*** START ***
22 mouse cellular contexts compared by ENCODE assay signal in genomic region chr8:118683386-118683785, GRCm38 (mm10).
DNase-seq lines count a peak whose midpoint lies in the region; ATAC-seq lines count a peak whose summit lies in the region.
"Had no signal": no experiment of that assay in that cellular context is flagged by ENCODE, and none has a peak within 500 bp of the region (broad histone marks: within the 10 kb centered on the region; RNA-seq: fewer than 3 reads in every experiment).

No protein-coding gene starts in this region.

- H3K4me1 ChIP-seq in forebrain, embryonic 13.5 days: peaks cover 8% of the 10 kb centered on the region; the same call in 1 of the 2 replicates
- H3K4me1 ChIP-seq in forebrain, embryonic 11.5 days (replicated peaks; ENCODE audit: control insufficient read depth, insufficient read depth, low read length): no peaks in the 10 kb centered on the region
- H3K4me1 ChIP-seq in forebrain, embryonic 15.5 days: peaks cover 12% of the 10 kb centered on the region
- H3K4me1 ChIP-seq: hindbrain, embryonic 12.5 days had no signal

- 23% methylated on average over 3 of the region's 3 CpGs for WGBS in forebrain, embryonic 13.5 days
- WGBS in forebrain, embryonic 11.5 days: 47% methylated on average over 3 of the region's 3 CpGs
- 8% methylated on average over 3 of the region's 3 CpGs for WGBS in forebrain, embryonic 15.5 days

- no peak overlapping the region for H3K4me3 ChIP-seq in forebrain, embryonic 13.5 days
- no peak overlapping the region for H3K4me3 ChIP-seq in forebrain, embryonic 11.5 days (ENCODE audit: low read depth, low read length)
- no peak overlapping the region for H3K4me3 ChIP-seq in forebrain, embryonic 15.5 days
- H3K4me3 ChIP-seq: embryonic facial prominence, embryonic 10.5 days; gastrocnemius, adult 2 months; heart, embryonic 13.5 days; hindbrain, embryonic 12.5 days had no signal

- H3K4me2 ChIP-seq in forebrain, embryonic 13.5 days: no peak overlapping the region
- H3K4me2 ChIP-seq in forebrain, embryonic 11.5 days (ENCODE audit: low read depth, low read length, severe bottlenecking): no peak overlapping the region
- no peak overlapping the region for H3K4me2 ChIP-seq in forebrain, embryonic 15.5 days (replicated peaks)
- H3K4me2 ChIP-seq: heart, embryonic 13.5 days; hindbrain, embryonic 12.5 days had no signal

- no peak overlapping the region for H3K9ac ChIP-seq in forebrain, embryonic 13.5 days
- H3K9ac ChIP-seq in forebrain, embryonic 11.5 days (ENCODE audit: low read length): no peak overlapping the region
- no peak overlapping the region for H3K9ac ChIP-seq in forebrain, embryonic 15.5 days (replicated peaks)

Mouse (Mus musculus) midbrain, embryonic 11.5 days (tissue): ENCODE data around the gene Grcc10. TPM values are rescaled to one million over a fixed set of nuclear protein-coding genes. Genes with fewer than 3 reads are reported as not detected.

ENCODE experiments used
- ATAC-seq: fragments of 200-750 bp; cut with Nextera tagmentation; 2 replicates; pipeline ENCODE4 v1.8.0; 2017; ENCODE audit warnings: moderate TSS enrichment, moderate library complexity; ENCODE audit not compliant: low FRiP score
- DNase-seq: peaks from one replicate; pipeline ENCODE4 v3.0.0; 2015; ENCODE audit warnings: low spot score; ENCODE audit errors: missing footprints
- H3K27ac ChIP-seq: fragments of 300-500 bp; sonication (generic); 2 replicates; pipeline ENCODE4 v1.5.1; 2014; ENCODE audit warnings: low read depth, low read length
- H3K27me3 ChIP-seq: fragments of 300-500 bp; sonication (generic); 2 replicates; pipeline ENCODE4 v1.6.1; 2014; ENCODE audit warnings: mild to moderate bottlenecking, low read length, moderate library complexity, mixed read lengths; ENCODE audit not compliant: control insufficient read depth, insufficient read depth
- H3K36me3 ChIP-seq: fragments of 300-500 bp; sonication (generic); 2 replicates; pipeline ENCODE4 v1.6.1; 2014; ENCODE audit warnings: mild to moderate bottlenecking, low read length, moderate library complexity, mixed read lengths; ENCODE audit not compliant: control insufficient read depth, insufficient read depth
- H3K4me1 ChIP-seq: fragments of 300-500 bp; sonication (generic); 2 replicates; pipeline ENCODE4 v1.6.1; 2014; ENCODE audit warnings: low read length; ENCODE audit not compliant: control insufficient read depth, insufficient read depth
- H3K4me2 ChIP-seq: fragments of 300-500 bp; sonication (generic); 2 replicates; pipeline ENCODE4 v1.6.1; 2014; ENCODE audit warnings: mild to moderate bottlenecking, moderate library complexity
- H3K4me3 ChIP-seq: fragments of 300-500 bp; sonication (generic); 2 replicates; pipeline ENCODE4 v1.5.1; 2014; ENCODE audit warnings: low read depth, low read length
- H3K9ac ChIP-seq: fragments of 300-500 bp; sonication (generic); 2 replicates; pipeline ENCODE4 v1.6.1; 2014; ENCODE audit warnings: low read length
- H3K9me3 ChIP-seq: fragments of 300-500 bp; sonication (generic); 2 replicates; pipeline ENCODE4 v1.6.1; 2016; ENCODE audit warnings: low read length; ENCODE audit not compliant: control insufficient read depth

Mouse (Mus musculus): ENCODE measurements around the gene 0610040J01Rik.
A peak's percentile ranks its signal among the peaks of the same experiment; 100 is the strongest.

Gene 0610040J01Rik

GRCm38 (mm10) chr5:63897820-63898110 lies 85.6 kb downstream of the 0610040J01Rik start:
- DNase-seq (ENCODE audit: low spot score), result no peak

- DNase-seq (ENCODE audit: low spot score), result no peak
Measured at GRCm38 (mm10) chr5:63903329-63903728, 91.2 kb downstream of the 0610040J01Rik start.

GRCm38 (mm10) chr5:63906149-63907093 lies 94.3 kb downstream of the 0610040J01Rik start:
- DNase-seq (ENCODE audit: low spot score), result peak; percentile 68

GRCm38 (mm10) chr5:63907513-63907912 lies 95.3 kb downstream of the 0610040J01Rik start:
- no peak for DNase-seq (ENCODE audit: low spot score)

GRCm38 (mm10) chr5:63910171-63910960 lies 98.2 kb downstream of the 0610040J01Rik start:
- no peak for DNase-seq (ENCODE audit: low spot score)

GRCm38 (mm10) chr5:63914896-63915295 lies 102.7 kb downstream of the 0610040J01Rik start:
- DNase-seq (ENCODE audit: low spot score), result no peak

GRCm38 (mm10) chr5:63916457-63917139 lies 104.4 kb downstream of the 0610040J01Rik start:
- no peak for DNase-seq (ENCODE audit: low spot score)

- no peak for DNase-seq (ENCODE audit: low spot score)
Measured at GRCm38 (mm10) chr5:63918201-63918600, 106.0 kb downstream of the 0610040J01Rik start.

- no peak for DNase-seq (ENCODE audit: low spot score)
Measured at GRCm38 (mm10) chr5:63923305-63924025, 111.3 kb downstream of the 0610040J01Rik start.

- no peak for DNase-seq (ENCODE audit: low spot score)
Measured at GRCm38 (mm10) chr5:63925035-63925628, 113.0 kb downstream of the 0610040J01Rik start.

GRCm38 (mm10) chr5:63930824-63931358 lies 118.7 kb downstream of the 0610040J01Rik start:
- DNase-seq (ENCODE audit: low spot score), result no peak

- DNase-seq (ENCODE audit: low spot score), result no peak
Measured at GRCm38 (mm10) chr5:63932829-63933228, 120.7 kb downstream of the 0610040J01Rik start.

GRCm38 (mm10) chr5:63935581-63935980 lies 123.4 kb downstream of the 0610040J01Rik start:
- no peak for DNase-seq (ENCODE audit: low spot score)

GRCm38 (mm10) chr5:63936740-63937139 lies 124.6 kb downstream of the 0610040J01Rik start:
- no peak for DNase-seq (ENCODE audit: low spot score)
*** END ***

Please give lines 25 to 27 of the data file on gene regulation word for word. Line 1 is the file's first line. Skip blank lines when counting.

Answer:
- ATAC-seq: fragments of 200-750 bp; cut with Nextera tagmentation; 2 replicates; pipeline ENCODE4 v1.8.0; 2017; ENCODE audit warnings: moderate TSS enrichment, moderate library complexity; ENCODE audit not compliant: low FRiP score
- DNase-seq: peaks from one replicate; pipeline ENCODE4 v3.0.0; 2015; ENCODE audit warnings: low spot score; ENCODE audit errors: missing footprints
- H3K27ac ChIP-seq: fragments of 300-500 bp; sonication (generic); 2 replicates; pipeline ENCODE4 v1.5.1; 2014; ENCODE audit warnings: low read depth, low read length